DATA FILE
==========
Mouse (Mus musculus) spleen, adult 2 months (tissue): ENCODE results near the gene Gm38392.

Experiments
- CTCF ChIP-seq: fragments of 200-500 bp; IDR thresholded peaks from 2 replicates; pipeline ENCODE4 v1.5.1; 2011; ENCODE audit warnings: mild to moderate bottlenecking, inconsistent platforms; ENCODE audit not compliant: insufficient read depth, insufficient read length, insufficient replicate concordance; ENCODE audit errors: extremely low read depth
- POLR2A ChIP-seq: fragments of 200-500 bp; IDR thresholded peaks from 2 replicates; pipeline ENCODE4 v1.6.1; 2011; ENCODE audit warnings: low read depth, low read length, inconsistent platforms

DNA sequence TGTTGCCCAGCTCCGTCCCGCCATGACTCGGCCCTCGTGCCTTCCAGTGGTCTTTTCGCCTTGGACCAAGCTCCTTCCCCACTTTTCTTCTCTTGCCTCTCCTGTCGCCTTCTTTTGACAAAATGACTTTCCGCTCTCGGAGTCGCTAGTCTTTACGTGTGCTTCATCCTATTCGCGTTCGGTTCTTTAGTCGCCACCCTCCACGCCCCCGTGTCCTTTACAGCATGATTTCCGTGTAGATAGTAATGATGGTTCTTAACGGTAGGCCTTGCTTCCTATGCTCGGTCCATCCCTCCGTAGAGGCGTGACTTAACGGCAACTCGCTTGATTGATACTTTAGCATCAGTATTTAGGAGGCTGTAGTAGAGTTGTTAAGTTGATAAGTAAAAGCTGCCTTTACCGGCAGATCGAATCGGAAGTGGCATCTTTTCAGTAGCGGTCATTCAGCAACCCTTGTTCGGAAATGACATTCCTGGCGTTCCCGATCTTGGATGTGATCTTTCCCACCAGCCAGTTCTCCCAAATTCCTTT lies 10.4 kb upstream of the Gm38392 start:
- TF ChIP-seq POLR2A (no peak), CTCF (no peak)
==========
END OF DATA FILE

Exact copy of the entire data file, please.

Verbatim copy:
Mouse (Mus musculus) spleen, adult 2 months (tissue): ENCODE results near the gene Gm38392.

Experiments
- CTCF ChIP-seq: fragments of 200-500 bp; IDR thresholded peaks from 2 replicates; pipeline ENCODE4 v1.5.1; 2011; ENCODE audit warnings: mild to moderate bottlenecking, inconsistent platforms; ENCODE audit not compliant: insufficient read depth, insufficient read length, insufficient replicate concordance; ENCODE audit errors: extremely low read depth
- POLR2A ChIP-seq: fragments of 200-500 bp; IDR thresholded peaks from 2 replicates; pipeline ENCODE4 v1.6.1; 2011; ENCODE audit warnings: low read depth, low read length, inconsistent platforms

DNA sequence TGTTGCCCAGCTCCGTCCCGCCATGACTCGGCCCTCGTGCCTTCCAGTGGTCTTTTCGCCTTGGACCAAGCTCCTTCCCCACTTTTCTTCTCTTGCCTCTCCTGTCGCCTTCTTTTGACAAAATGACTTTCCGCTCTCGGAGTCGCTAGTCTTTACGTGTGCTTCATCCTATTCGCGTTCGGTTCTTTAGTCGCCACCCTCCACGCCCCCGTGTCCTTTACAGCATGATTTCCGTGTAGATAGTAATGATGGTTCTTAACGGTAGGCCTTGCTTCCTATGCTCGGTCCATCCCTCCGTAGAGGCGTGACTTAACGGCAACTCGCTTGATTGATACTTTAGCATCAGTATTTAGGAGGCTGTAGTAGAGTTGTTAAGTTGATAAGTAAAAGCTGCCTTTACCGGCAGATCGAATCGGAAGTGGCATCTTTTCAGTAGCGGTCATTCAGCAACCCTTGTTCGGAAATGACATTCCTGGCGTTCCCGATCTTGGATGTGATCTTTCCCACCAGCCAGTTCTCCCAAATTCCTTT lies 10.4 kb upstream of the Gm38392 start:
- TF ChIP-seq POLR2A (no peak), CTCF (no peak)